One of the biggest impacts Kong has made is in “promoting the success of Native Hawaiian students, especially males, in ways that make WCC’s mission statement more than words on a page,” said Kathleen Zane, a WCC counselor who has worked beside Kong for six years.

“He brings a lot of aloha for the Hawaiian students in particular because he’s personally experienced how higher education can change a person’s life for the better,” Arakaki said. “Not just through academics and the ‘piece of pepa,’ but through experiences.”

Kong plays many roles at Windward not only as a counselor and assistant professor, but also as the adviser for WCC’s Hawaiian club, KuPono, where he has helped to construct the new māla (garden) near the Hawaiian studies buildings and creates an imu every year to cook turkey and boiled peanuts.

While Kong not only works with students at WCC and those incarcerated, he also is an active member on various boards including Hui Malama O Ke Kai, Nā Pua Noʻeau: Gifted and Talented Native Hawaiian Children, University of Hawaiʻi at Mānoa and Friends of John A. Burns School of Medicine at the University of Hawaiʻi at Mānoa.

He said his parents raised him to share and to always give back, so as long he is in the position where he can help people beyond his job and he has the time, “That’s what I wanna do, it’s kuleana,” he said.

Kong’s kindness, wittiness and humor can be found in the stories told by his Windward Community College ʻohana.

Zane described one of her favorite memories. “Hearing a tap on my office window and looking up to see Winston’s grinning face with a big, red plastic eyeball stuck in his eye.  Then he asks, ‘Is my eye red?.’”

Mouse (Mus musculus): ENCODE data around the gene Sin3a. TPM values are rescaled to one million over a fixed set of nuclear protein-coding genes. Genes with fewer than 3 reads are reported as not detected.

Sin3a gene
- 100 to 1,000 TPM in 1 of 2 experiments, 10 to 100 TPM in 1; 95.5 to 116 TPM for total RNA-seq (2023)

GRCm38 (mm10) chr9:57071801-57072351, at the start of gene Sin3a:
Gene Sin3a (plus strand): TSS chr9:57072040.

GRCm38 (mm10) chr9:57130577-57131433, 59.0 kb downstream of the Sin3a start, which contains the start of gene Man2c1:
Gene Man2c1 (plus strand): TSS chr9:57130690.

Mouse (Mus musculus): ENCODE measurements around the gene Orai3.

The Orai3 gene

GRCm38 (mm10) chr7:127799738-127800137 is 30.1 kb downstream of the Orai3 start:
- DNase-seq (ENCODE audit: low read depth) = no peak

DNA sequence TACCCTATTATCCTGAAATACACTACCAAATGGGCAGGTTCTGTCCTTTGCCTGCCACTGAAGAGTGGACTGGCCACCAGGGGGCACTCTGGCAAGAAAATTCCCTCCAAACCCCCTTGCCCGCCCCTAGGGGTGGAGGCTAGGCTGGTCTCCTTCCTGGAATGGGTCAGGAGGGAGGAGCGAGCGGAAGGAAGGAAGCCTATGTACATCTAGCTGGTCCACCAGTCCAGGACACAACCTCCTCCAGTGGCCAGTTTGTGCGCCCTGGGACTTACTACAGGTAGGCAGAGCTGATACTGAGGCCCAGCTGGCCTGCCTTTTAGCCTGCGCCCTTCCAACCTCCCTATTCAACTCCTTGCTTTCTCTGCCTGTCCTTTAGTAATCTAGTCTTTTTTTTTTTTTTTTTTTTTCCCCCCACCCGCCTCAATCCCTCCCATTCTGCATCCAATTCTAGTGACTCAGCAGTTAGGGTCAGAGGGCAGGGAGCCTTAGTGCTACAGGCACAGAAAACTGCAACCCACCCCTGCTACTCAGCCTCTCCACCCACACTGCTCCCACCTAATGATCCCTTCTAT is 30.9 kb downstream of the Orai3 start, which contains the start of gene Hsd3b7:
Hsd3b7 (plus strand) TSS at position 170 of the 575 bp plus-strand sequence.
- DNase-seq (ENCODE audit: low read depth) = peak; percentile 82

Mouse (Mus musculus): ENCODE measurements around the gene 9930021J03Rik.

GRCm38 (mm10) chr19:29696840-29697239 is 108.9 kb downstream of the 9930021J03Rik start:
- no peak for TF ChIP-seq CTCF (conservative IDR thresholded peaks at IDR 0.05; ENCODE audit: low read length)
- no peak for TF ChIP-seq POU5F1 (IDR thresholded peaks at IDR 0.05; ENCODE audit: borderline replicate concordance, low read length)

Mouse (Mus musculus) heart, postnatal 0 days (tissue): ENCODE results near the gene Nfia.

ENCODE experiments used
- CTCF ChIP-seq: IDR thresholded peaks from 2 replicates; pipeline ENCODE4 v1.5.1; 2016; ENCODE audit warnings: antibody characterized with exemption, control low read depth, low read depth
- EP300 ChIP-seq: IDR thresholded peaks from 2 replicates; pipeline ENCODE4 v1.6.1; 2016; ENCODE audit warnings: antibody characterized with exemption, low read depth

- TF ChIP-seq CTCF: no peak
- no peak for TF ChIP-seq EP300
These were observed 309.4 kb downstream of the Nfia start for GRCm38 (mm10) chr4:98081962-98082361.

Zane said Kong has served as the heart of the counseling department, as its conscience in advocating for community service and collaboration.

Although Kong will be retiring from the college in December, he says he can stop the work but canʻt stop others for asking for his help, something he cannot deny.

“It’s just been a tremendously rewarding and gratifying time that I spent here,” said Kong who was surprised to obtain the position in 1991 after he used a pencil to fill out his application.

“I’ll miss talking story, smiling and laughing with him as often as we’ve had the opportunity,” Arakaki said. “I’ll miss the rubber chicken, the ship’s bell, Sunshine and Moonbeam Kamakawiwoʻole, imu turkey, imu peanuts, his lauhala mat and lauhala hats. Oh, and that God-awful bling-orange truck.”

Zane said she will miss everything about him.

“His Winston-ness, his supportive kindness and generosity; his wackiness as the constant purveyor of silly practical jokes and puns which are not quite ‘politically correct’ but make him the target of his own jokes;  his personal embrace of and inspiration to others of abiding by what is pono; his modesty about the myriad volunteer and community services in which he engages; his style of Hawaiian comical zen koan wisdom which answers profoundly in the guise of jokes.”

Kong is excited for retirement at the end of next month but says he’s waiting to see what’s behind the next door.

“It’s been fun,” he said.

by Ka‘ainoa Fernande, Ka ‘Ohana Staff Reporter